Time travel films are risky business because at their core many stories are essentially the same fish out of water scenario played out at different periods before or after this exact moment in time. The same could be said about stoner films, only the fish isn’t sure what the water is or why they are suddenly aware of the fact they are in it. Only a select few titles from either genre ever rise to the top of the indie crop, and as far as I know no film has ever combined the two worlds to resounding success. This remains true with the release of Ripped, a half-baked tale of stoner time travel that forgets to be funny.

Comedians Faizon Love and Russell Peters star as Reeves and Harris, two stoner friends who smoke top secret CIA weed in 1986 and wake up thirty years later. The weed in question is supplied by a sexually voracious women who explains the McGuffin of a plot device:

Woman: “This shit was grown in Area 51, where they keep the aliens. You ever heard of G-13?”

Reeves: “No way. No Way. Are you telling me that’s that super secret CIA weed?”

Woman: “This is G-14. Most the CIA can’t even get their hands on this shit yet.”

Harris: “Then how did you get it?”

Woman: “I fucked a guy who knows a guy. That’s all I’m going to say about it.”

…And that is all that is said about it.

When Reeves and Harris awake in 2016 they spend little time freaking out about the fact they have just lost thirty year of their lives. They spend even less time dealing with the fact Harris’ parents are dead, or that everyone in their town has essentially forgotten they ever disappeared. They also are not fascinated with the brave new world around them aside from the legalization of marijuana, which quickly becomes an obsession the film cannot shake. Instead of rebuilding their lives or trying to understand what happened, Reeves and Harris light another joint and continue being completely oblivious to the fact they are now middle-aged men with zero life experience, no money, no jobs, no family that knows they are alive, and no real purpose. They simply exist, and that is not all that interesting to witness.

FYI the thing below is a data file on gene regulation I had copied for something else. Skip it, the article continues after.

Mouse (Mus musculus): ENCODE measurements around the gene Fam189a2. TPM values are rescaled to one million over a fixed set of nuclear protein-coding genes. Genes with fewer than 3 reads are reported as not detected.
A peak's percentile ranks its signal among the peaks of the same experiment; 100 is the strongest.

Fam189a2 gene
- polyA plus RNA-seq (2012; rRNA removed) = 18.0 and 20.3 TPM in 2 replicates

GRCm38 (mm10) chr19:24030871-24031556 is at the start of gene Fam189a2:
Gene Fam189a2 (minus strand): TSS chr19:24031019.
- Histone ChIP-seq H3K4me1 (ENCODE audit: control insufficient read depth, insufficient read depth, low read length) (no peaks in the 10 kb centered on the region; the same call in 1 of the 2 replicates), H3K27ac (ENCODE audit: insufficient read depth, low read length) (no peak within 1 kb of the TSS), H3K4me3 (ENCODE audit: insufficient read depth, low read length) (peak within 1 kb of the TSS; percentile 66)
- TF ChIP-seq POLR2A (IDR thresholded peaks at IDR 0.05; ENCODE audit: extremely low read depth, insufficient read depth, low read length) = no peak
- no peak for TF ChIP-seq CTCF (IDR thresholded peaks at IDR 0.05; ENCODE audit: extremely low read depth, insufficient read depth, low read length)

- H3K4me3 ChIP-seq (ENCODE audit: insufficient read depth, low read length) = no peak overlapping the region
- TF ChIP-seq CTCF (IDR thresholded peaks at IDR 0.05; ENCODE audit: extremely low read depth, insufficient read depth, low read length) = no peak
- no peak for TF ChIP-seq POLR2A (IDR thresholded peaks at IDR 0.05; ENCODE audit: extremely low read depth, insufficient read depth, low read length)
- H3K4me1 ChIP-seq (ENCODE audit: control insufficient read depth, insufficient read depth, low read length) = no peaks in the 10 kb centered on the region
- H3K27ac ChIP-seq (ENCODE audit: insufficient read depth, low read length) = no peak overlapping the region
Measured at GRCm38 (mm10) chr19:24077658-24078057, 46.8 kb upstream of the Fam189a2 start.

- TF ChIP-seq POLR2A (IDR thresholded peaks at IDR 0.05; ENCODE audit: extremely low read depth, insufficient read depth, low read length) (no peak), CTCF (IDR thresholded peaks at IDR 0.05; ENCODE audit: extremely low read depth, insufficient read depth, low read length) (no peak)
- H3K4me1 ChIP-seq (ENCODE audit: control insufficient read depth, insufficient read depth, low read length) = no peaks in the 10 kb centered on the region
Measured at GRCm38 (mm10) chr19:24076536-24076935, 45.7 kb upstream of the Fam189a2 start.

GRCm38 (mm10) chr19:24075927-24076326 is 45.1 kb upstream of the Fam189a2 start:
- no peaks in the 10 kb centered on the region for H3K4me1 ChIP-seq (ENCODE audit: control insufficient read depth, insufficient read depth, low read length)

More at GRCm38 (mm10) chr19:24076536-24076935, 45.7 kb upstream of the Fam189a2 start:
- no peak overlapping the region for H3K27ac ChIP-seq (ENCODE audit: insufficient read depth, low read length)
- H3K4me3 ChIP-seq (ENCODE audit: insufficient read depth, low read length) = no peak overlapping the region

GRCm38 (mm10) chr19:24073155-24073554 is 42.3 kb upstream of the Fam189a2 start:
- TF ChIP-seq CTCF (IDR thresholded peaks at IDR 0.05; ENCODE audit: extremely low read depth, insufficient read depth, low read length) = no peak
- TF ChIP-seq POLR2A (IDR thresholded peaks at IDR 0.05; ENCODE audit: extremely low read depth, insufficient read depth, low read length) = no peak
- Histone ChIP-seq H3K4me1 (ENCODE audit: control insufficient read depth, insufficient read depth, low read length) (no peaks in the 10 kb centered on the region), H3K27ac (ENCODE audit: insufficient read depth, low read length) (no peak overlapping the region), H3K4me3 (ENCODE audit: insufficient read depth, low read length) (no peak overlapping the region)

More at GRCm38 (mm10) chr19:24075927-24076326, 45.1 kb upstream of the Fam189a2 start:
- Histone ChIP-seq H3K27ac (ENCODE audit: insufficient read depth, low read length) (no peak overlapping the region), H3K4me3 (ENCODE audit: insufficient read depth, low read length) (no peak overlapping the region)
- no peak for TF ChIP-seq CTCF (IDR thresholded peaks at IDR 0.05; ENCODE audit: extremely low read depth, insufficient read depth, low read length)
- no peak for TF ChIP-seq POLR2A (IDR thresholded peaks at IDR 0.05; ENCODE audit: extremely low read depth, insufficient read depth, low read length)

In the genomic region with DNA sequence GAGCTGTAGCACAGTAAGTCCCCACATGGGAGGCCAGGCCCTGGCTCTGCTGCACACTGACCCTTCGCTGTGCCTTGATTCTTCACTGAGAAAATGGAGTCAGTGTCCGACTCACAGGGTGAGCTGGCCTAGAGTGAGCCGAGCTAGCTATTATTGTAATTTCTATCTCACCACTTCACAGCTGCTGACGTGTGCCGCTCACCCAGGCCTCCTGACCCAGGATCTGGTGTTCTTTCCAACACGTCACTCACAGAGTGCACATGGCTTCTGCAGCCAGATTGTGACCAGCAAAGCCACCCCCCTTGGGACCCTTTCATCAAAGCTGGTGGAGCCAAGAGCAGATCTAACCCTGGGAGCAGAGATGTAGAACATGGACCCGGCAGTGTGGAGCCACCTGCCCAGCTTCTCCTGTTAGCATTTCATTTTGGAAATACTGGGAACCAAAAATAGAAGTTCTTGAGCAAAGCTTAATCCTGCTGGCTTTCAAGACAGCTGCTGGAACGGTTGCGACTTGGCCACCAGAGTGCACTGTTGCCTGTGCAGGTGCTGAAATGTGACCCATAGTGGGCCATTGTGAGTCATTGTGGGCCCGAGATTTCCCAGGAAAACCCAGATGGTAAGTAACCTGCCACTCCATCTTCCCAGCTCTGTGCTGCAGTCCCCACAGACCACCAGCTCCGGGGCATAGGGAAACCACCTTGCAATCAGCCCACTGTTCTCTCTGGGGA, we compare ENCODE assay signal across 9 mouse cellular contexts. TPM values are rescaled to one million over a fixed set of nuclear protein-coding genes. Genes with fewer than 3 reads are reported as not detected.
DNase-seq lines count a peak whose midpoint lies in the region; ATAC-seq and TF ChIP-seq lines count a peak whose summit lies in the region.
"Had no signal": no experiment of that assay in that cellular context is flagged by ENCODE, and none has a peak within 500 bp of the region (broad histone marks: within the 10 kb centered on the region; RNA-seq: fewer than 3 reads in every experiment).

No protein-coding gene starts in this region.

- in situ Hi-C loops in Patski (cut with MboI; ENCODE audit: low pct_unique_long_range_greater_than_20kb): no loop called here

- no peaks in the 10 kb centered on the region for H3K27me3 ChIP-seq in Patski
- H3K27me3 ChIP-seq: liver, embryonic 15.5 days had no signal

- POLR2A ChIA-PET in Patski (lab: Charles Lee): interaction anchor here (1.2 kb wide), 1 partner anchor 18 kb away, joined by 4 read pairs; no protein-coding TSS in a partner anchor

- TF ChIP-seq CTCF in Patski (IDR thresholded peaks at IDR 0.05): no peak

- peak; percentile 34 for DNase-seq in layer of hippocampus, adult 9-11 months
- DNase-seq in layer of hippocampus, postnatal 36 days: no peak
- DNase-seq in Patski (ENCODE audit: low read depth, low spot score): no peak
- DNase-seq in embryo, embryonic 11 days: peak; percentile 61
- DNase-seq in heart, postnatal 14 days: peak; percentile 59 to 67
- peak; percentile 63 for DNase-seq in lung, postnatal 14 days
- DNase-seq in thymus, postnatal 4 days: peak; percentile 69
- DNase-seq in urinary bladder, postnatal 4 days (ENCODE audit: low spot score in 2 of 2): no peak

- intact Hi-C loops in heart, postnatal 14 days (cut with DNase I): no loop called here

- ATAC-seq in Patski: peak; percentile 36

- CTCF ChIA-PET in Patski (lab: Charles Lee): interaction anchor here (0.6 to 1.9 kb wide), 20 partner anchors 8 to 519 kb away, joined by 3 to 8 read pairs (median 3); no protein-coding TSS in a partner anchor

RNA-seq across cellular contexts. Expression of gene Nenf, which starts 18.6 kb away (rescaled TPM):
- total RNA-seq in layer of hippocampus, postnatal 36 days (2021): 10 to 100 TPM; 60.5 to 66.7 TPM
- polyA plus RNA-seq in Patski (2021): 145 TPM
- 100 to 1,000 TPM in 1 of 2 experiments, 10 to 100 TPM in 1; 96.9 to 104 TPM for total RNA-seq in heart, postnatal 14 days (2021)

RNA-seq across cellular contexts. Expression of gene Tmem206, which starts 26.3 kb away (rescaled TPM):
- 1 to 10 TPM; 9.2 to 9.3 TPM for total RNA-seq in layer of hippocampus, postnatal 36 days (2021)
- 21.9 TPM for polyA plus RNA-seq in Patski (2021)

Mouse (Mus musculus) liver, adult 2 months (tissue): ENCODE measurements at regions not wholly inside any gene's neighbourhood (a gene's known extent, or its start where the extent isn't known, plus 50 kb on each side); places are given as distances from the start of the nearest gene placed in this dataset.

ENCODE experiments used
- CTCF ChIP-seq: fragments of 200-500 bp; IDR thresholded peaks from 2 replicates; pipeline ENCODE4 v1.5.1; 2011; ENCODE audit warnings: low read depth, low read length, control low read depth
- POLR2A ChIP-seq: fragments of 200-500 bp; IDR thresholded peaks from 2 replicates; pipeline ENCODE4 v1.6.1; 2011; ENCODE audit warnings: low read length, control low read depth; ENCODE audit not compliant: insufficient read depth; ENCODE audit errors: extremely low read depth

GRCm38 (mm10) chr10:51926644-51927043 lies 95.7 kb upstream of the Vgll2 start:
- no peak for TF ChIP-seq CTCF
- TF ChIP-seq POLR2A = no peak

The one person burdened by Reeves and Harris’ sudden reappearance is Debbie (Alex Meneses), a childhood friend that Harris has had a crush on his entire life. Debbie provides the men with shelter, but like everyone else in the film shows very little interest or concern over the fact two people she hasn’t seen in three decades have suddenly reappeared wearing the same clothes they were last seen in. The film writes this off as being a result of Debbie’s busy schedule, which keeps her away from her teen son and focused on pleasing higher ups, but really it’s just a matter of bad writing. Debbie only exists to give Harris a love interest and to provide an excuse for the protagonists – now full grown men – to pal around with a teenage boy. She’s as one-dimensional as the comedy, but to her credit Meneses does all she can to breathe life into the part.

When money runs low, Reeves and Harris hatch a plan to open a restaurant. The only problem is, no bank is willing to give two men with zero credit history a substantial loan to open a business they don’t know how to operate. This problem finally gives the characters Ripped something to deal with, but it happens more than halfway into the film and at that point your desire to continue spending time in this world has already started wain. Their solution is not so much a clever twist as it is an obvious act of deception, but like everything else in this underdeveloped world there is little to no consequence for any action. Things just happen, and if you’re lucky the characters spend a few fractions of a second reacting before resuming an almost unceasing string of juvenile dick and fart and weed jokes that never pander to the twelve year boy in us all without actually making that inner child laugh. The final gag is the worst of all, unfolding as a desperate last ditch effort to amuse audiences through gross out body humor, and it fails in spectacular fashion.

As I watched Ripped and felt my life slowly slip away I could not help thinking about the numerous people who had to see, read, or hear about this film before it was actually completed. Dozens of people, perhaps more, had to know this movie was something someone wanted to make and not a one of them thought it wise to suggest a second pass on the script might be a good idea. I don’t know if that is because the people in question were asshole who wish to watch the world burn through the distribution of bad art or they simply did not want to hurt a friends’ feeling, but whatever their reasons I hope they cannot sleep at night knowing what mediocrity their silence has unleashed upon the Earth. Not only does Ripped fail to produce a single laugh, but it manages to do so while torpedoing the otherwise hilarious careers of Faizon Love and Russell Peters. Both men are killers in the stand up arena, with Peters being an inarguable global sensation, but here they are reduced to sitcom like caricatures in a movie that feels more like an overlong pilot for a soon to be cancelled Comedy Central series than an instantly forgettable feature-length film.